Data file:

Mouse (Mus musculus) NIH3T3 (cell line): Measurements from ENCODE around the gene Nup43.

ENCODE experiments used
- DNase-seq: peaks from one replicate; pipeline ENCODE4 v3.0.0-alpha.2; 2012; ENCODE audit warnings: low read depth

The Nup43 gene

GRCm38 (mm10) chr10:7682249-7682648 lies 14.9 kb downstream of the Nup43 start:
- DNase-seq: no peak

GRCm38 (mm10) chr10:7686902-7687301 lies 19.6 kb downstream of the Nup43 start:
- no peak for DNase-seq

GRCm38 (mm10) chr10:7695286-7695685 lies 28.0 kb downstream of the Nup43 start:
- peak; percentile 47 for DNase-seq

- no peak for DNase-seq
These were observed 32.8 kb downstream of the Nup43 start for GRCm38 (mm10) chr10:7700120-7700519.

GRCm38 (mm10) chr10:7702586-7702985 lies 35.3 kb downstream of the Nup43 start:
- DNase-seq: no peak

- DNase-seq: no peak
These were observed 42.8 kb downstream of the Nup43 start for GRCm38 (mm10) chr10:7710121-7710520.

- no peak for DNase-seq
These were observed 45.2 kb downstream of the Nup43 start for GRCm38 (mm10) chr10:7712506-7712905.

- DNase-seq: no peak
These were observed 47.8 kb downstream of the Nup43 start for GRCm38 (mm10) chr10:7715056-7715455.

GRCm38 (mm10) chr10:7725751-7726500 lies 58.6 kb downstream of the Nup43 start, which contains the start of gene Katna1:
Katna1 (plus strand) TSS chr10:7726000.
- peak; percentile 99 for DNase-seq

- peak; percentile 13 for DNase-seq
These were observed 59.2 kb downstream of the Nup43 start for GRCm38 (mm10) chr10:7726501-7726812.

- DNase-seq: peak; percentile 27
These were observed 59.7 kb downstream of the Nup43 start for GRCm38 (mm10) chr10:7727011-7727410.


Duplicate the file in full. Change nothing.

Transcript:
Mouse (Mus musculus) NIH3T3 (cell line): Measurements from ENCODE around the gene Nup43.

ENCODE experiments used
- DNase-seq: peaks from one replicate; pipeline ENCODE4 v3.0.0-alpha.2; 2012; ENCODE audit warnings: low read depth

The Nup43 gene

GRCm38 (mm10) chr10:7682249-7682648 lies 14.9 kb downstream of the Nup43 start:
- DNase-seq: no peak

GRCm38 (mm10) chr10:7686902-7687301 lies 19.6 kb downstream of the Nup43 start:
- no peak for DNase-seq

GRCm38 (mm10) chr10:7695286-7695685 lies 28.0 kb downstream of the Nup43 start:
- peak; percentile 47 for DNase-seq

- no peak for DNase-seq
These were observed 32.8 kb downstream of the Nup43 start for GRCm38 (mm10) chr10:7700120-7700519.

GRCm38 (mm10) chr10:7702586-7702985 lies 35.3 kb downstream of the Nup43 start:
- DNase-seq: no peak

- DNase-seq: no peak
These were observed 42.8 kb downstream of the Nup43 start for GRCm38 (mm10) chr10:7710121-7710520.

- no peak for DNase-seq
These were observed 45.2 kb downstream of the Nup43 start for GRCm38 (mm10) chr10:7712506-7712905.

- DNase-seq: no peak
These were observed 47.8 kb downstream of the Nup43 start for GRCm38 (mm10) chr10:7715056-7715455.

GRCm38 (mm10) chr10:7725751-7726500 lies 58.6 kb downstream of the Nup43 start, which contains the start of gene Katna1:
Katna1 (plus strand) TSS chr10:7726000.
- peak; percentile 99 for DNase-seq

- peak; percentile 13 for DNase-seq
These were observed 59.2 kb downstream of the Nup43 start for GRCm38 (mm10) chr10:7726501-7726812.

- DNase-seq: peak; percentile 27
These were observed 59.7 kb downstream of the Nup43 start for GRCm38 (mm10) chr10:7727011-7727410.